2021 Int’l Day of the Girl Child:DFG sensitizes Odukponkpehe basic school girls on menstrual hygiene

As part of events to mark the 2021 International Day for the Girl Child, the Days for Girls Ghana (DfG), a not-for-profit organization has empowered over 500 school girls’ with comprehensive knowledge on menstrual hygiene to help them effectively manage their menstruation.

The girls numbering more than five hundred who are students of the Odukponkpehe basic school located at Kasoa in the Central Region of Ghana were also provided with holistic sexual and reproductive education to enhance their capacities on how exactly the sexual and reproductive system of a human being works.  

The colorful ceremony which was held at the forecourt of the school’s premise equally witnessed the Days for Girls Ghana donated one hundred fifty (150) of its free flagship reusable menstrual product, the DFG reusable kit to help the girls effectively manage their menstruation.

The DFG reusable kits are arguably the best reusable pad worldwide, lasting up to three years of continuous usage.

Addressing the participants at the event, the Country Director of Days for Girls Ghana, Sandra Boakye observed the girl child education is saddled with many barriers including period poverty, thus lack of access to menstrual materials (pads) which mainly results in high absenteeism and school drop out for the girl child.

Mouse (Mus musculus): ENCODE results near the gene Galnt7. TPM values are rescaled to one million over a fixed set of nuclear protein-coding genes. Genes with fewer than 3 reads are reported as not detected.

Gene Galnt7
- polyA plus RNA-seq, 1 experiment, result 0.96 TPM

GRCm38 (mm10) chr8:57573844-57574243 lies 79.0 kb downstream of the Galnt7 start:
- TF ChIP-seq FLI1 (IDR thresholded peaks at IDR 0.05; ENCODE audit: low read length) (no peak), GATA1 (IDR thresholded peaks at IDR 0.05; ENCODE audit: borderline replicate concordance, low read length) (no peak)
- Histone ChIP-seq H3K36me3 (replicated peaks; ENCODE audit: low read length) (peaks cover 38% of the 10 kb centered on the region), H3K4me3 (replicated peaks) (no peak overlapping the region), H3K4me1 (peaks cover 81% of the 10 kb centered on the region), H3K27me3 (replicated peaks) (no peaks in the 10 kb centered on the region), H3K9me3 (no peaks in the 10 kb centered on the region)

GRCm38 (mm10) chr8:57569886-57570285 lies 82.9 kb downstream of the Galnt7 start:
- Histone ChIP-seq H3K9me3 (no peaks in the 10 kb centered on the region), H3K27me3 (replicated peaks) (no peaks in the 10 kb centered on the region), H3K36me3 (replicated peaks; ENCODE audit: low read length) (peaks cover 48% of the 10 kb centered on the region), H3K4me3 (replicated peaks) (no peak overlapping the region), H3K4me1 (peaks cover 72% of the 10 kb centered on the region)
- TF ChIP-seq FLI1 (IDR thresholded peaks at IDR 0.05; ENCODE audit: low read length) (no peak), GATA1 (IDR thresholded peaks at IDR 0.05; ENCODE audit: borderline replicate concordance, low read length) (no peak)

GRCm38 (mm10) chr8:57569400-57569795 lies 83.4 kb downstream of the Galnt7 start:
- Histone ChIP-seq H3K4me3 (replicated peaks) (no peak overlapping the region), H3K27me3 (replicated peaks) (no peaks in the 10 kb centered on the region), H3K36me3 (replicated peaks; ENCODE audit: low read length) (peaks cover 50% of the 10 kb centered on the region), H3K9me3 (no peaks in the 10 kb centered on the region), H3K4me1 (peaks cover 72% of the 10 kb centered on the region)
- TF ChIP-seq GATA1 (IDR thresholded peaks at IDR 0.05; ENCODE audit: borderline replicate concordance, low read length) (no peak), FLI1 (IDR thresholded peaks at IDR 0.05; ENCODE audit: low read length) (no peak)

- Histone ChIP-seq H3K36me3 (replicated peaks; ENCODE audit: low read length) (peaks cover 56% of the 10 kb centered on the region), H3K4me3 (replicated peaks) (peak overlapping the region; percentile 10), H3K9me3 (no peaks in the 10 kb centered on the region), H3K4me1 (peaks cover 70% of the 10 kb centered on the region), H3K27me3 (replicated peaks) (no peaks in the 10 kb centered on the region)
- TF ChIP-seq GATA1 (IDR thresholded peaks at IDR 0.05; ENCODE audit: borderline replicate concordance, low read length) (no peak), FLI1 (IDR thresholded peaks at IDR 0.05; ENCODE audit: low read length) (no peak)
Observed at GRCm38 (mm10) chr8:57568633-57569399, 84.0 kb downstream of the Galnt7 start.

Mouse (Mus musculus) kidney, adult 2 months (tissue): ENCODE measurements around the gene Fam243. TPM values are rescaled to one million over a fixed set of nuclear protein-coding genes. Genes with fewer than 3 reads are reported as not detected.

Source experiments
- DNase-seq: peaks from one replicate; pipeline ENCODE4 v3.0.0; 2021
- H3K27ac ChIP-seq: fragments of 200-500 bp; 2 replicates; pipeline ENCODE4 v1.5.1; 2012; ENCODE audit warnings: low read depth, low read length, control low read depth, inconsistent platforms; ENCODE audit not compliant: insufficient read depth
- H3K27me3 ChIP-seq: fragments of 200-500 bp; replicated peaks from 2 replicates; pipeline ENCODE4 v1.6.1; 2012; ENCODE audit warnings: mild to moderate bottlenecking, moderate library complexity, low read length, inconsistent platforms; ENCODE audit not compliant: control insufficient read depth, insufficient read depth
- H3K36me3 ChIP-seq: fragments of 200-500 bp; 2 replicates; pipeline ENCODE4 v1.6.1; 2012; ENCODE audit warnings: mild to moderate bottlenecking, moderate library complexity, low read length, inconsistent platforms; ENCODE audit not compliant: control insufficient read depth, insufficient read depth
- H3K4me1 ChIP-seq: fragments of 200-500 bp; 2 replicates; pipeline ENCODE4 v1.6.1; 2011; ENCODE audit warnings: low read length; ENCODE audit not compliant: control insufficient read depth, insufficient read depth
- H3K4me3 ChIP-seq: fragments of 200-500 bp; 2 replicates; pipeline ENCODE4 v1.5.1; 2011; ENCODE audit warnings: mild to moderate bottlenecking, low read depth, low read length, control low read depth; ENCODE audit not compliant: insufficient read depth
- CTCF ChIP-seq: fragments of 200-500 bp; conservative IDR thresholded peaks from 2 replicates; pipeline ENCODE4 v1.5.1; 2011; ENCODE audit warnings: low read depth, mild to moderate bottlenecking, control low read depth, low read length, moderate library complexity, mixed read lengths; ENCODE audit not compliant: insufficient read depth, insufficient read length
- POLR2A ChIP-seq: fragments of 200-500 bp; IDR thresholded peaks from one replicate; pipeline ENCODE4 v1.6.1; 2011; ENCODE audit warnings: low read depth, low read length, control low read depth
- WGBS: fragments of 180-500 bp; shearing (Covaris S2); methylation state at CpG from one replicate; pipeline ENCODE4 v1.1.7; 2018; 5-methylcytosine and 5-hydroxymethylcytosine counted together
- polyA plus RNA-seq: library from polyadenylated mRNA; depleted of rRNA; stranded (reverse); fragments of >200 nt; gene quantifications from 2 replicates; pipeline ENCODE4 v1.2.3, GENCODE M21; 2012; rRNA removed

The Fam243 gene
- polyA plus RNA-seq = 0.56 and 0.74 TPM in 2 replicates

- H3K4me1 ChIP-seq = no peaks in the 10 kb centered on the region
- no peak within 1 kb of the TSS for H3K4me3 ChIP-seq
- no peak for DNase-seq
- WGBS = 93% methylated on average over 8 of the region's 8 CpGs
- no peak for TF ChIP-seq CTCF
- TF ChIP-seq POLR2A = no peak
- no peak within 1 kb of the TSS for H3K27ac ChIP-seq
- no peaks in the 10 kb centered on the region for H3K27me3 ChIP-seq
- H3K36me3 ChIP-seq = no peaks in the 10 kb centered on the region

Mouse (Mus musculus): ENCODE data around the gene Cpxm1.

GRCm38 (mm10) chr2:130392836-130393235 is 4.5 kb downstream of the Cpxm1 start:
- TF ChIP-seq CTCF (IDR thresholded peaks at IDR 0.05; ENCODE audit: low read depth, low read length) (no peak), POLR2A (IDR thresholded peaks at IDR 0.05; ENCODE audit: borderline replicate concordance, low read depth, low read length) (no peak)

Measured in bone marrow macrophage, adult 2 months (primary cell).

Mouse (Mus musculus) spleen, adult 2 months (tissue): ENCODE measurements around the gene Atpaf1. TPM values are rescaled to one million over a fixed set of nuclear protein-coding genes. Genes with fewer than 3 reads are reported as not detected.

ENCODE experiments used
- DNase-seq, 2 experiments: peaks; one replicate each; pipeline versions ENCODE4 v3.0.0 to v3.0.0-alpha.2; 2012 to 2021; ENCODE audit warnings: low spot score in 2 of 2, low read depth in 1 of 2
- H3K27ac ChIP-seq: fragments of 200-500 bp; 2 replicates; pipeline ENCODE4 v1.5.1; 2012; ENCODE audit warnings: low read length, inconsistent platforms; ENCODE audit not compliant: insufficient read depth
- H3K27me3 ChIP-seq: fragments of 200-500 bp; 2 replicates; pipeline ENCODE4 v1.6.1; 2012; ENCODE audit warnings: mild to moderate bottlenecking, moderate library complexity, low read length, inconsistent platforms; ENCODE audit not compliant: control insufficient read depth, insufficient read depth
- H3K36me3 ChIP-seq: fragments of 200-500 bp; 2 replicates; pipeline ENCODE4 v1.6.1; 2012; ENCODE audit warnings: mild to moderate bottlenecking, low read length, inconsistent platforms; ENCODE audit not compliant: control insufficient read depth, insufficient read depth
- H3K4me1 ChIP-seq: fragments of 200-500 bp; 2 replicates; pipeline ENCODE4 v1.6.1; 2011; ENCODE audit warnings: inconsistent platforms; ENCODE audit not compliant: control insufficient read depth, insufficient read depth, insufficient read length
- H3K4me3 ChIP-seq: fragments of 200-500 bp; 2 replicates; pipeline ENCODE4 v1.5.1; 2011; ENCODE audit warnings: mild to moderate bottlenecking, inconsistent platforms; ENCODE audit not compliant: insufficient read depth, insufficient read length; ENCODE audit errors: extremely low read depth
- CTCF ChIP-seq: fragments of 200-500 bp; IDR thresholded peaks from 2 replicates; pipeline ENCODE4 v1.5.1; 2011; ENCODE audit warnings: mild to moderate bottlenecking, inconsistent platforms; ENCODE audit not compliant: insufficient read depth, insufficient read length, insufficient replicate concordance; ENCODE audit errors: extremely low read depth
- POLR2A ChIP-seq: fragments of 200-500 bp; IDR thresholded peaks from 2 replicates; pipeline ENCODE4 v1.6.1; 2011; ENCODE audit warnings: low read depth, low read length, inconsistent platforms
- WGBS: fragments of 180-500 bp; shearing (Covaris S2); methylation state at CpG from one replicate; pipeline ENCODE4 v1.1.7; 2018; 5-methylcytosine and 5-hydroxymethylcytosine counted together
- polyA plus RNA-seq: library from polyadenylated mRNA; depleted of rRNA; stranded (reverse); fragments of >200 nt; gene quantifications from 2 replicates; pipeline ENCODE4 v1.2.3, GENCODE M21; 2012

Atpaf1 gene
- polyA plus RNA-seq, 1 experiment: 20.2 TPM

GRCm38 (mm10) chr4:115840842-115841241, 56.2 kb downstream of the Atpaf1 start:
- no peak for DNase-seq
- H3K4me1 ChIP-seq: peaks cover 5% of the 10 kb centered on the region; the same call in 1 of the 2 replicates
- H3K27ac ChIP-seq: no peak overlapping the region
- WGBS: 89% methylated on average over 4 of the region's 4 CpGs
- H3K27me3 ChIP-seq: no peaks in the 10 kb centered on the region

She added that the dropout rate for girls at the lower level is low but it increases as they progress to the higher levels of education as a result of menarche for girls.

Mad. Boakye also hinted that special needs of girls such as money to buy sanitary pads have been cited as two of the reasons for high drop-out rates for the girl-child at both upper primary and junior high school level.

“Girls in school lose out on instructional hours during school days during their menstrual period as a result of their inability to afford modern means of protection such as the sanitary pads”

“Consequently, they instead use unclean rags, cloth, newspaper, leaves or cotton wool, which sometimes cause infections and foul smell and stigmatization hence, their reluctance to go into public whilst they are menstruating”.

Menstrual hygiene management is a challenge faced by many girls and women. It is not just a Ghanaian problem but a global phenomenon. In Ghana, as a result of intra-family priorities and unfavorable educational policies, absenteeism and retention of girls in school is rife.  It is estimated that more than 20% of girls drop out of basic school yearly in Ghana as a result of intra-family priorities and unfavorable educational policies. Research in Ghana shows up to 95% miss school days as a result of menstruation and approximately 60-90 percent of girls feel shameful about menstruation. Again 69% of girls demonstrate poor knowledge of menstrual hygiene practices and 2 out of 5 adolescent girls feel excluded from education, social activities and work while they are menstruating. (WaterAid Ghana. (2012), Boakye-Yiadom et al, 2018)